Article Text

PDF

Timing of two versus three doses of quadrivalent HPV vaccine and associated effectiveness against condyloma in Sweden: a nationwide cohort study

Abstract

Objective To assess incidence of condyloma after two doses of quadrivalent human papillomavirus (qHPV) vaccine, by time since first vaccine dose, in girls and women initiating vaccination before age 20 years.

Design Register-based nationwide open cohort study.

Setting Sweden.

Participants Girls and women initiating qHPV vaccination before age 20 years between 2006 and 2012. The study cohort included 264 498 girls, of whom 72 042 had received two doses of qHPV vaccine and 185 456 had received all three doses.

Main outcome measure Incidence rate ratios (IRRs) of condyloma estimated by time between first and second doses of qHPV in months (m) and age at vaccination, adjusted for attained age.

Results For girls first vaccinated with two doses before the age of 17 years, the IRR of condyloma for 0–3 months between the first and second doses was 1.96 (95% CI 1.43 to 2.68) as compared with the standard three-dose schedule. The IRRs were 1.27 (95% CI 0.63 to 2.58) and 4.36 (95% CI 2.05 to 9.28) after receipt of two doses with 4–7 months and 8+ months between doses, respectively. For women first vaccinated after the age of 17 years, vaccination with two doses of qHPV vaccine and 0–3 months between doses was associated with an IRR of 2.12 (95% CI 1.62 to 2.77). For an interval of 4–7 months between doses, the IRR did not statistically significantly differ to the standard three-dose schedule (IRR=0.81, 95% CI 0.36 to 1.84). For women with 8+ months between dose 1 and dose 2 the IRR was 3.16 (95% CI 1.40 to 7.14).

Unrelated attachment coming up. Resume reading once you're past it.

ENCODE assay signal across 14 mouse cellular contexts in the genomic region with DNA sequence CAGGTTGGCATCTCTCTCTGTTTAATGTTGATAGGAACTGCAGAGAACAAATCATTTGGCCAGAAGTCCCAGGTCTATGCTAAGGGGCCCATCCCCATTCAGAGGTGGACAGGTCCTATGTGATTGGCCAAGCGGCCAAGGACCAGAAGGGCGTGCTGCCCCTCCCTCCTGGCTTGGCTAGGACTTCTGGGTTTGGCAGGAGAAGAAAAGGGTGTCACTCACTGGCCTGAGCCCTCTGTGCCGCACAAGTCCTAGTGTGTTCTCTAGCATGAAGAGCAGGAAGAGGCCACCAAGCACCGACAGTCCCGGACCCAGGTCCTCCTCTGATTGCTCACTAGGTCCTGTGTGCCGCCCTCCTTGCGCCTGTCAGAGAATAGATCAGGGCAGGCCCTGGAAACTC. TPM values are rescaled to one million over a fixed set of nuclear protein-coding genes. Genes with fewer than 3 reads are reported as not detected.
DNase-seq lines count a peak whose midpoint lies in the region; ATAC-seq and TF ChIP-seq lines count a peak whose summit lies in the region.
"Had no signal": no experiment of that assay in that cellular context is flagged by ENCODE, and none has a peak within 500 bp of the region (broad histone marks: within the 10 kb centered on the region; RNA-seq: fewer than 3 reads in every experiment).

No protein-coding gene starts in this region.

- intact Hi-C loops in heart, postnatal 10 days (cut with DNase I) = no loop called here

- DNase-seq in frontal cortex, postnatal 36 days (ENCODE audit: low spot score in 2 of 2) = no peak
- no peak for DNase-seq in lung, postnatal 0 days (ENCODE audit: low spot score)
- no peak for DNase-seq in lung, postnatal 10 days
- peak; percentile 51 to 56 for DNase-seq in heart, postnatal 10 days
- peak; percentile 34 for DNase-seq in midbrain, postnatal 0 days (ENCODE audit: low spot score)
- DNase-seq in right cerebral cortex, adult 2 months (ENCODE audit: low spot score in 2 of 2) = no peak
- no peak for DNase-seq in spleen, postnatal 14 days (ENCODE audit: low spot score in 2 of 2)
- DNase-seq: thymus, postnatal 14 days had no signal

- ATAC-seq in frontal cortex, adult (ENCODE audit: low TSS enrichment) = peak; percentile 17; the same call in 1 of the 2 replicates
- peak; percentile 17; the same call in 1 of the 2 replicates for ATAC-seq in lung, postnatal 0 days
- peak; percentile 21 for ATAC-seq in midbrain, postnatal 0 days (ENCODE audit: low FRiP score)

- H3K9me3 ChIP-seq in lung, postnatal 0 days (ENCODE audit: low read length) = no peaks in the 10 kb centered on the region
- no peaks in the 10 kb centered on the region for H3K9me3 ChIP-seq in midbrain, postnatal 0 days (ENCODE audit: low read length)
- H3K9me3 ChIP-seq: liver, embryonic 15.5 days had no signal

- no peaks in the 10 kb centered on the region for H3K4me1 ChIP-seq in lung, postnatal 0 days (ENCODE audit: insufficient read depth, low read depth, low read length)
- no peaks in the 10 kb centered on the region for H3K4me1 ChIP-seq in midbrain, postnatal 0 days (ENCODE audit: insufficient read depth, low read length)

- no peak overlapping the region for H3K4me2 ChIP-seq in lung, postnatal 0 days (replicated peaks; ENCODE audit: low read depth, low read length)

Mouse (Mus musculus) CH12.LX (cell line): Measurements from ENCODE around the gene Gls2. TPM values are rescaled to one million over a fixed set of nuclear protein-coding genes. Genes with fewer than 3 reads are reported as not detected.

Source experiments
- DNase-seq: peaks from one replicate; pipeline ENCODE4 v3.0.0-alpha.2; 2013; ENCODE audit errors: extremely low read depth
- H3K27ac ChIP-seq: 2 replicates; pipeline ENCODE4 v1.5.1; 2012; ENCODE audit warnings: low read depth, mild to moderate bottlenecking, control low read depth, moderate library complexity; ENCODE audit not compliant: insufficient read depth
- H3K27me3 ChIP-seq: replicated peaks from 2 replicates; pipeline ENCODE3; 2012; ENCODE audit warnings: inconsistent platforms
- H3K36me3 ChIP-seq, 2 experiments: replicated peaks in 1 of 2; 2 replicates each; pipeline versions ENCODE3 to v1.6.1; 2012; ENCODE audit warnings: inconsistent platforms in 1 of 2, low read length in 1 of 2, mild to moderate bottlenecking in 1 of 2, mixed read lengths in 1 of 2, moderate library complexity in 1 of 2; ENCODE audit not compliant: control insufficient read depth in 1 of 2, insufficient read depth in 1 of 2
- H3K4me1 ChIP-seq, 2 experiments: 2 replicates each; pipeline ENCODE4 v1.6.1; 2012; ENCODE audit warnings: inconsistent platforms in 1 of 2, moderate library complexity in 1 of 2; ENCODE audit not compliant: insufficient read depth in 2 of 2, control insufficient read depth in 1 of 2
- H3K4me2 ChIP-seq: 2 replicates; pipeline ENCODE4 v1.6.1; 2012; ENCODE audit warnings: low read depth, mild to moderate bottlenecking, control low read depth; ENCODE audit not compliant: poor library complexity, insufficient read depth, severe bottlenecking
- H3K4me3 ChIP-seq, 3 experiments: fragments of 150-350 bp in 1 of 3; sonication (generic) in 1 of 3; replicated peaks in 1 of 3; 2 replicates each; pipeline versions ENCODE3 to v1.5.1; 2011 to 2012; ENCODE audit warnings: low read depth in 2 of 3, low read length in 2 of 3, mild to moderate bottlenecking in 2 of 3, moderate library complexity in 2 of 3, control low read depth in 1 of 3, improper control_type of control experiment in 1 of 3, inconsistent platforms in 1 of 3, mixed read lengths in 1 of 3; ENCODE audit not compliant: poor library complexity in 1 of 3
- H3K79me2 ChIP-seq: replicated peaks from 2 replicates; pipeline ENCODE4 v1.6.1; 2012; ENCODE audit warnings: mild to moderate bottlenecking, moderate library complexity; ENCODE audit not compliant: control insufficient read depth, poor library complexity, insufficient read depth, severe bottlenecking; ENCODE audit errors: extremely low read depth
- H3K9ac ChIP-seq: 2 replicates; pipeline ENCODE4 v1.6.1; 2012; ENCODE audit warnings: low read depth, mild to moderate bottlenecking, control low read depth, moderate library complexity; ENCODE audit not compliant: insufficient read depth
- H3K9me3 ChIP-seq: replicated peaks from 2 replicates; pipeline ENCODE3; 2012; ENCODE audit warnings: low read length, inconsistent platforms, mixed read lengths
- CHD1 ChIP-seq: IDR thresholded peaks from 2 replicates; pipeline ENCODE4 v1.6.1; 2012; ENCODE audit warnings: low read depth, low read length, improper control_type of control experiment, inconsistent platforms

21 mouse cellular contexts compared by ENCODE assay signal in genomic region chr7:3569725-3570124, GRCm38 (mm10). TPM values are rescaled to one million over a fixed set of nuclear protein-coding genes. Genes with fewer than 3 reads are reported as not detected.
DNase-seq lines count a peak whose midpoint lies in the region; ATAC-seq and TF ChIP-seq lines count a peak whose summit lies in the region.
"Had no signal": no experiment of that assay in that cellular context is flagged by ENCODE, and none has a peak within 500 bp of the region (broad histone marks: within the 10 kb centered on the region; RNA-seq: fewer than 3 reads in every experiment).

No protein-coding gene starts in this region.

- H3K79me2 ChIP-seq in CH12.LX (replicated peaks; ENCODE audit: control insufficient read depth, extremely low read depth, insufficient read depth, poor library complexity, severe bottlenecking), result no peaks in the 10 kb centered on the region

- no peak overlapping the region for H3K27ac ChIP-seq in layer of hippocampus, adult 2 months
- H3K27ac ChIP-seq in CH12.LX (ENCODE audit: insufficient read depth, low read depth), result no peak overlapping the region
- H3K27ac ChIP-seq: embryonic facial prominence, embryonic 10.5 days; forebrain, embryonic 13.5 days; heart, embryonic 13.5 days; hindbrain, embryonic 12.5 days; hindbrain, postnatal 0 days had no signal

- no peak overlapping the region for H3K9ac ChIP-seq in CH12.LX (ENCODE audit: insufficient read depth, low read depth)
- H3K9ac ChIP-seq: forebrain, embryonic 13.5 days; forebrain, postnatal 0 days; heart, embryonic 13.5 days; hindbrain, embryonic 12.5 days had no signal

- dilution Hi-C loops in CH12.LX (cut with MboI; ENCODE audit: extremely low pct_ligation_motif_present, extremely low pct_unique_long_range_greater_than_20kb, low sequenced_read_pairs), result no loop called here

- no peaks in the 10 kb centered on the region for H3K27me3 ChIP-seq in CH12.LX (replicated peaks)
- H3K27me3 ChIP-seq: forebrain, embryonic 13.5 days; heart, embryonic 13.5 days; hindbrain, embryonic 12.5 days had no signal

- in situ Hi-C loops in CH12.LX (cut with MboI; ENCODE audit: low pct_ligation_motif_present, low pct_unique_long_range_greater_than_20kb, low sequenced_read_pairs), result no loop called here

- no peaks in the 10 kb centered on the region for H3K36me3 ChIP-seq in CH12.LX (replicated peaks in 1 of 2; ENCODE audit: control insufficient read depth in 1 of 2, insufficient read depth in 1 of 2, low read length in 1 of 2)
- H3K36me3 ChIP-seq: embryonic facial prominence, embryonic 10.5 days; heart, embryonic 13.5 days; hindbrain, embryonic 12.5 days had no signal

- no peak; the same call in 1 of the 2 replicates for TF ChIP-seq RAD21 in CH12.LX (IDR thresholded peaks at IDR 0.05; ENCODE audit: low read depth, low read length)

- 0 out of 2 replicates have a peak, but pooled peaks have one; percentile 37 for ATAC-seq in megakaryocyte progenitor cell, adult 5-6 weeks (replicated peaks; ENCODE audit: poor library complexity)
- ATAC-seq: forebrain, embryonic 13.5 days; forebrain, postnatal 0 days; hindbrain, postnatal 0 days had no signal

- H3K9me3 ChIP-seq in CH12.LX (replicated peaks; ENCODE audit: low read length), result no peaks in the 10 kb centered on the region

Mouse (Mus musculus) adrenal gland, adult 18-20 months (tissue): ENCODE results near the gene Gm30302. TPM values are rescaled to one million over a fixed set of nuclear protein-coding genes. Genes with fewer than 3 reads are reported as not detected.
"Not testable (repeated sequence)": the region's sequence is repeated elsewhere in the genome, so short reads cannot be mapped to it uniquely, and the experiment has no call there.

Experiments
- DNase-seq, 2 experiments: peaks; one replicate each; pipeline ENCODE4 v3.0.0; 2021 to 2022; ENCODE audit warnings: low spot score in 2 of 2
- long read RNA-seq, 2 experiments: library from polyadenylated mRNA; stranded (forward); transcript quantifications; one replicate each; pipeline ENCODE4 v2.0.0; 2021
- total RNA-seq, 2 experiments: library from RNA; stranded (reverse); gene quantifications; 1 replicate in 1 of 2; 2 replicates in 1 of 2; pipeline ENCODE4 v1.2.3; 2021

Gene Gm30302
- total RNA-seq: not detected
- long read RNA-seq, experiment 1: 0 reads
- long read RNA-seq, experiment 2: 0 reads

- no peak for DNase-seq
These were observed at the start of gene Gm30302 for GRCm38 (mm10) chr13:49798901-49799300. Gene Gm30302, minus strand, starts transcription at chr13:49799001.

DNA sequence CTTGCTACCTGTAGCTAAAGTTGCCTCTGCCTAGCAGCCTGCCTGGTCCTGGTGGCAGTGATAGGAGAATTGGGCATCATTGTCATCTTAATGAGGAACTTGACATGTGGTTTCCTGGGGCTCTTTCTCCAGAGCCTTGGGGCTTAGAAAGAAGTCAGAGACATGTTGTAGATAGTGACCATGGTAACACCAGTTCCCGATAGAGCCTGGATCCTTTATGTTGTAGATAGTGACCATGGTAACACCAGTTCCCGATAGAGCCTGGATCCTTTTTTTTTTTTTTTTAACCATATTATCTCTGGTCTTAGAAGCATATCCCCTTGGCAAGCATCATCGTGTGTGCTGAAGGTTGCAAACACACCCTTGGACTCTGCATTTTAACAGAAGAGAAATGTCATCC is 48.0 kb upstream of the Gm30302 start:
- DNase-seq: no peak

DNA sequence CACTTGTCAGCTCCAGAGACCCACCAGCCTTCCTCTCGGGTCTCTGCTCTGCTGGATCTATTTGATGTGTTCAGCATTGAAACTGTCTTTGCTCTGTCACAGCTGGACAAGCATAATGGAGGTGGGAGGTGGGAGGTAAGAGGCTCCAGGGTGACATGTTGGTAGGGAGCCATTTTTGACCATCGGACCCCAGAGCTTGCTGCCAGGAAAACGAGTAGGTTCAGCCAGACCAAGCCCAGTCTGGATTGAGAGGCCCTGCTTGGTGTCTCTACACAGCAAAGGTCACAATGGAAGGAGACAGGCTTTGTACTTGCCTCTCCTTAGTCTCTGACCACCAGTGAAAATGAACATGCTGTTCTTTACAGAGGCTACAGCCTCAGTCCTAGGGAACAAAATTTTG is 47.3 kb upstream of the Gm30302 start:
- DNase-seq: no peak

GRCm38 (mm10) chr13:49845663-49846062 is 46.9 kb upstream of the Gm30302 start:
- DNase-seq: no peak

Conclusion A two-dose schedule for qHPV vaccine with 4–7 months between the first and second doses may be as effective against condyloma in girls and women initiating vaccination under 20 years as a three-dose schedule. Results from this nationwide study support immunogenicity data from clinical trials.

  • epidemiology
  • preventive medicine
  • public health
  • infectious diseases

This is an Open Access article distributed in accordance with the Creative Commons Attribution Non Commercial (CC BY-NC 4.0) license, which permits others to distribute, remix, adapt, build upon this work non-commercially, and license their derivative works on different terms, provided the original work is properly cited and the use is non-commercial. See: http://creativecommons.org/licenses/by-nc/4.0/

Statistics from Altmetric.com

Request Permissions

If you wish to reuse any or all of this article please use the link below which will take you to the Copyright Clearance Center’s RightsLink service. You will be able to get a quick price and instant permission to reuse the content in many different ways.